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Honing vs Sharpening: What's the Difference?

George Steckel|Mar 01, 2021
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If you've ever watched a professional cooking show, then you've probably seen a talented chef show off their knife skills. But before that, they are usually running a knife along a long metal, or ceramic rod. This kitchen tool is called a honing steel, honing rod, or sharpening steel, and it's used to hone knife blades – not sharpen them.

What's the Difference Between Honing and Sharpening?

Honing and sharpening are both important steps in maintaining the sharp edge of your kitchen knives, but they're quite different.

Honing

During the course of putting normal wear and tear on a knife, its blade eventually gets bent out of shape. Even if you can't see the damage with your naked eye, the steel knife blade will eventually develop dents and dings in its normally smooth edge, preventing the blade from cutting properly.

The process of honing a knife on a honing rod smooths and realigns the blade's edge without removing material. In its essence, honing a knife restores its blade to its original smooth, straight form.

Sharpening

Knife sharpening is the process of using a sharpening stone, whetstone, or electric knife sharpener to remove steel from a dull knife blade to create a newly revealed, sharp edge.

When to Hone and When to Sharpen Your Knives

Sharp knives are easier and safer to use. How often should blades be honed and sharpened to keep them in top shape?

Properly cared for knives should be regularly honed and less frequently sharpened. You can hone your kitchen knives as often as you like. Some chefs prefer to hone their knives before each use.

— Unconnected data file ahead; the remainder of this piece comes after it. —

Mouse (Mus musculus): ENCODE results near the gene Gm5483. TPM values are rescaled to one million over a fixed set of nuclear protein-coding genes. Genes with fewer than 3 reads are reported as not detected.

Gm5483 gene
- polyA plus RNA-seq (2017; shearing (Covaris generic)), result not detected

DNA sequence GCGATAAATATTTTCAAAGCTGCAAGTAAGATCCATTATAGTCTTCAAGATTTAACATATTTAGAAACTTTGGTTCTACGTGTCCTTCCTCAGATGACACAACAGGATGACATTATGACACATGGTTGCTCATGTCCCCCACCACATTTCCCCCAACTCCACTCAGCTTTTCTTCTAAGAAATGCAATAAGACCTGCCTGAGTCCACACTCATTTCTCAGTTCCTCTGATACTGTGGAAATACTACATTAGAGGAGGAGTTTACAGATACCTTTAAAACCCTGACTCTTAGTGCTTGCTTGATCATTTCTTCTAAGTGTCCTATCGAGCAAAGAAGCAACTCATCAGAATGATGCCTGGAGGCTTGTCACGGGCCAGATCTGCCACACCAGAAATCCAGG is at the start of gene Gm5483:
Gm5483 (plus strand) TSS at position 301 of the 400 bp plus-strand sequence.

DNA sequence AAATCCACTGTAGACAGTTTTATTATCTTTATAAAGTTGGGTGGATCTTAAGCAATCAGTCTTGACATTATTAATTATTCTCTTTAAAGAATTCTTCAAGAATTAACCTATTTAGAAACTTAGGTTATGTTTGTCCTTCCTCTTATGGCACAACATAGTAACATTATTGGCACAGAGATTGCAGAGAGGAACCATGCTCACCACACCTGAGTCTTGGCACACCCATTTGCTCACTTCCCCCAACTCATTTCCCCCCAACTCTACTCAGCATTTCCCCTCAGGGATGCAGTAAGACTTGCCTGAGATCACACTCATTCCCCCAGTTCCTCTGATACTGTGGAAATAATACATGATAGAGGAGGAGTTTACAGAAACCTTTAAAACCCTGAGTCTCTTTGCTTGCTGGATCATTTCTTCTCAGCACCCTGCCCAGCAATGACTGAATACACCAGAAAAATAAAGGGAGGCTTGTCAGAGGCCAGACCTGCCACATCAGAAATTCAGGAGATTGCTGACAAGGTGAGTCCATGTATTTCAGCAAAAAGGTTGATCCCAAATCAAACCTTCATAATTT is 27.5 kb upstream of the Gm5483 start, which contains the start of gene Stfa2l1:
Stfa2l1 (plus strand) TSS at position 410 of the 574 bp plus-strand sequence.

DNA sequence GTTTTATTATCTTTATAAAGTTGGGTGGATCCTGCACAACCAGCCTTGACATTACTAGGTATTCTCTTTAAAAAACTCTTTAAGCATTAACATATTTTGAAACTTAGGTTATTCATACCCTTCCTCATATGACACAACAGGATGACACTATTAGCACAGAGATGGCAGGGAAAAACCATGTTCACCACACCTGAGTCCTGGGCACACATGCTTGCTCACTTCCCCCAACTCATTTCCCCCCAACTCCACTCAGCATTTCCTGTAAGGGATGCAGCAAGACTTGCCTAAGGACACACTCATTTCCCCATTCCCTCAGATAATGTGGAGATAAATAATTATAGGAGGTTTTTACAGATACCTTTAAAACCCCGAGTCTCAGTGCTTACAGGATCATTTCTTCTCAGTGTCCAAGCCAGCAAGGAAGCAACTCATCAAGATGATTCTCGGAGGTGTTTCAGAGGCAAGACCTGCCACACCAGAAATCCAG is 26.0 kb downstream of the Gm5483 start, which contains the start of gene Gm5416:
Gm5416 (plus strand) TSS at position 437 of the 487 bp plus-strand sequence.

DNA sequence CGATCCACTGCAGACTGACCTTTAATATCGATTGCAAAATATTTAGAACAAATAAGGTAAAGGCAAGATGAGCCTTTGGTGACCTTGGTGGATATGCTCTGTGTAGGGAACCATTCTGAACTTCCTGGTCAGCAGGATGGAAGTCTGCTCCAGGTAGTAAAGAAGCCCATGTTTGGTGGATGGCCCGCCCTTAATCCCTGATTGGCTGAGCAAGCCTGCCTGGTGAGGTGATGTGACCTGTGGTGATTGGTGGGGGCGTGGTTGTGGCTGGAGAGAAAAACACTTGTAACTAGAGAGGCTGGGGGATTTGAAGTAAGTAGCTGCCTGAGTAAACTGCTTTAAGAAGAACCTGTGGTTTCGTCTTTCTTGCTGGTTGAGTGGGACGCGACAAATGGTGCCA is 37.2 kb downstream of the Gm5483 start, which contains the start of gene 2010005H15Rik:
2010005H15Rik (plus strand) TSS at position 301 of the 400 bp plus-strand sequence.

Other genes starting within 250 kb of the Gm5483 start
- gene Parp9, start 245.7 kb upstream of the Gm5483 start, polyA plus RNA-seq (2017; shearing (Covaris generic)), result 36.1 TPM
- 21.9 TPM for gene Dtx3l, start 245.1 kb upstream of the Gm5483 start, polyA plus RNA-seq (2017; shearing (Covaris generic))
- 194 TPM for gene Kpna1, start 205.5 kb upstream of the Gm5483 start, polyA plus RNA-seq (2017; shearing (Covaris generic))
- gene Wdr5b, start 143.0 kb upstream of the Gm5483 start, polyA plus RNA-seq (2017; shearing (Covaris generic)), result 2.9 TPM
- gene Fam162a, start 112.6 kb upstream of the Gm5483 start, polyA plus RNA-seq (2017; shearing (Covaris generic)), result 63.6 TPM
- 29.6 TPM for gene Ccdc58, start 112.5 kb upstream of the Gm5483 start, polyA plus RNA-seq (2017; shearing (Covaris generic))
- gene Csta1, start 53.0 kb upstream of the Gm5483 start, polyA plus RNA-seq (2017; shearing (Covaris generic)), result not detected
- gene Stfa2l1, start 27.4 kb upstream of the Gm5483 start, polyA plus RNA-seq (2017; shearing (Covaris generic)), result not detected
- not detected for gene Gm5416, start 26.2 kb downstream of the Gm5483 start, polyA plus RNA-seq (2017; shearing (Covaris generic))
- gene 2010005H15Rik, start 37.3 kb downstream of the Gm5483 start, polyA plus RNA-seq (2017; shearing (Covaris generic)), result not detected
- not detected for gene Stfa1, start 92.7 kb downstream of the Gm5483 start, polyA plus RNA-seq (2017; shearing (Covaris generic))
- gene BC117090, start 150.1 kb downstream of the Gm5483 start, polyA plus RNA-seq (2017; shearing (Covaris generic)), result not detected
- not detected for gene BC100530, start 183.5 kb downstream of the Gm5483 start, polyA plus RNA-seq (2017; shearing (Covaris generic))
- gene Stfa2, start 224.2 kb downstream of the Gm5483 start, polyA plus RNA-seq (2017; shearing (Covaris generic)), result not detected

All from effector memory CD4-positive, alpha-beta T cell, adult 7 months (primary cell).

Since it removes material from your knives, sharpening should only occur when truly needed. Knives should be sharpened when honing no longer seems to restore a blade's sharp edge. Typically, knives need to be sharpened a few times throughout the year (more or less frequently, depending on how much you use them).

You can test your blades’ sharpness by slicing through a tomato or a piece of paper (while holding it in the air). A sharp knife will cut right through the paper. It will slice through the tomato's delicate skin with so little pressure that the fruit won't be squashed or damaged.

How to Care for Your

 

Kitchen Knives

When you invest in a quality set of kitchen knives, it's important to protect and care for them. Before sharpening your blades, look into different knife sharpeners, including electric sharpeners, manual sharpeners, and whetstones, to determine the best choice for your blades. If you prefer, you can have them professionally sharpened instead.

In addition to regular honing and sharpening, you should also store knives properly. If your knives don't come with protective sleeves, procure a smart storage solution like a magnetic wall strip, a cork-lined knife block, or a cork-lined drawer insert.

Knives should also never be used on top of hard, abrasive surfaces, as this will damage their blades. To protect your knives, keep a self-healing, wooden

butcher's block

in the kitchen. To preserve the beauty and integrity of your knives, wash them with mild soap and water and dry immediately after use.

With proper care, honing, and sharpening, a

high-quality knife set

can last you a lifetime. So, shop and sharpen wisely in order to keep your knives sharp!

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